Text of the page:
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Simple Question how to have something like this

customers.where(c=>c.Name **like** "john");

i know this isn not possible but i was wondering how can i have something similar.

thanks in advance.

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If you use LINQ to SQL, choose @Johannes's answer; otherwise - @Tom's one. – abatishchev Sep 1 '10 at 8:43
actually im not using LINQ to SQL NeitherLINQ to anything im using Expression trees, and im building my own API , so i was wondering how its done in Lambda expression , any way i will try to translate the "containt" expression and see if it will work. thanks all. – Stacker Sep 1 '10 at 9:03
up vote 46 down vote accepted
customers.Where(c => c.Name.Contains("john"));
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+1. Perfect. Works with both LINQ over enumerables (LINQ to Object) as LINQ over expression trees (LINQ to SQL, LINQ to Entities, etc). – Steven Sep 1 '10 at 8:58

If you are targeting LINQ to SQL, use SqlMethods.Like:

customers.Where(c => SqlMethods.Like(c.Name, "%john%")); 


The compiler will generate an expression tree from the statement above. Since LIKE is a SQL specific construct and not common to all LINQ Query providers, the SqlMethods class and its members are used as a "hint" for the expression compiler (compiles expression trees to SQL) to emit a LIKE statement.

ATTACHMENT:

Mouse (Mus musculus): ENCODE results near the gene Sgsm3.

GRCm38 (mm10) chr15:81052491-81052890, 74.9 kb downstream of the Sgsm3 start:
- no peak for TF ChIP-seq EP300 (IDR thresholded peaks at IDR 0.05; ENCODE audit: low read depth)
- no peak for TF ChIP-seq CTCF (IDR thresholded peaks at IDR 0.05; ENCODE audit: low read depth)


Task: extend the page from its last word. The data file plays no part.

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This will (of course) only work with LINQ to SQL, not with LINQ to Entities nor with 'LINQ to Enumerable' a.k.a. LINQ to Objects. – Steven Sep 1 '10 at 8:57
Yes, I'm assuming that he's using LinqToSql. I felt using string.contains is just too obvious?! – Johannes Rudolph Sep 1 '10 at 9:15

The first thought that comes to mind is Regex.IsMatch.

This would come closest to providing the kind of functionality you get from LIKE; for instance with it you could do this:

var matches = people.Where(p => Regex.IsMatch(p.Name, "A.*[mn]"));

foreach (Person match in matches)

And get output like this:


Going with string.Contains as others have suggested is almost certainly preferable if your intention is simply to look for a specific substring within Name.

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and now you have two problems :). – Phil Gan Sep 1 '10 at 8:41
@Phil: Indeed, I don't know how I feel about even posting this answer. I'm leaving it as an option, anyway. Maybe someone will come along and point out that it is a horrible suggestion; I don't know. – Dan Tao Sep 1 '10 at 8:46
Just wondering, why is this a horrible suggestion? :/ – Michael Sep 1 '10 at 9:03
@Michael, it's not a horrible suggestion I'm just refering to a famous quote: Some people, when confronted with a problem, think “I know, I'll use regular expressions.” Now they have two problems. – Phil Gan Sep 1 '10 at 9:08
Oh, I see. Knowing RegExes I even understand why the quote got famous :-) – Michael Sep 1 '10 at 9:11

Actually you can generate like statements.

Look here and here for a good examples.

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using System.Data.Linq.SqlClient;
customers.where(c=>SqlMethods.Like(c.Name, "john"));
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Use Regex.IsMatch in your where statement or for a more simpler version without wildcards etc.:

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